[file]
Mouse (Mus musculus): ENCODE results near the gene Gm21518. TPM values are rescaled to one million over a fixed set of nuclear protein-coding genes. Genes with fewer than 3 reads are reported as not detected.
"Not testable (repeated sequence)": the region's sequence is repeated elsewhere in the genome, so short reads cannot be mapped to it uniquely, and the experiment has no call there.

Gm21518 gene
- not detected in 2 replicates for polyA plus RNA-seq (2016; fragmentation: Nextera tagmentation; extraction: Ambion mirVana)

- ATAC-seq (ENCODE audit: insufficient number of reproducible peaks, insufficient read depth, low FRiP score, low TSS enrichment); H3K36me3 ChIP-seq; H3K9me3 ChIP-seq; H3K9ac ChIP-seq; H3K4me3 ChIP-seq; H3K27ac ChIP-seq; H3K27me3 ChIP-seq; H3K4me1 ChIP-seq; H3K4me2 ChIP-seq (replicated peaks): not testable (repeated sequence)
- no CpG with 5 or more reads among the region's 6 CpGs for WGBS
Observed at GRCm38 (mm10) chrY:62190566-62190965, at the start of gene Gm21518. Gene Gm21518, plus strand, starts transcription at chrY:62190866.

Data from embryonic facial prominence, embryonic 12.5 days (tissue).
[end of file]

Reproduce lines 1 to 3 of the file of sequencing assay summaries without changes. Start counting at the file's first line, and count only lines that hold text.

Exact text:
Mouse (Mus musculus): ENCODE results near the gene Gm21518. TPM values are rescaled to one million over a fixed set of nuclear protein-coding genes. Genes with fewer than 3 reads are reported as not detected.
"Not testable (repeated sequence)": the region's sequence is repeated elsewhere in the genome, so short reads cannot be mapped to it uniquely, and the experiment has no call there.

Gm21518 gene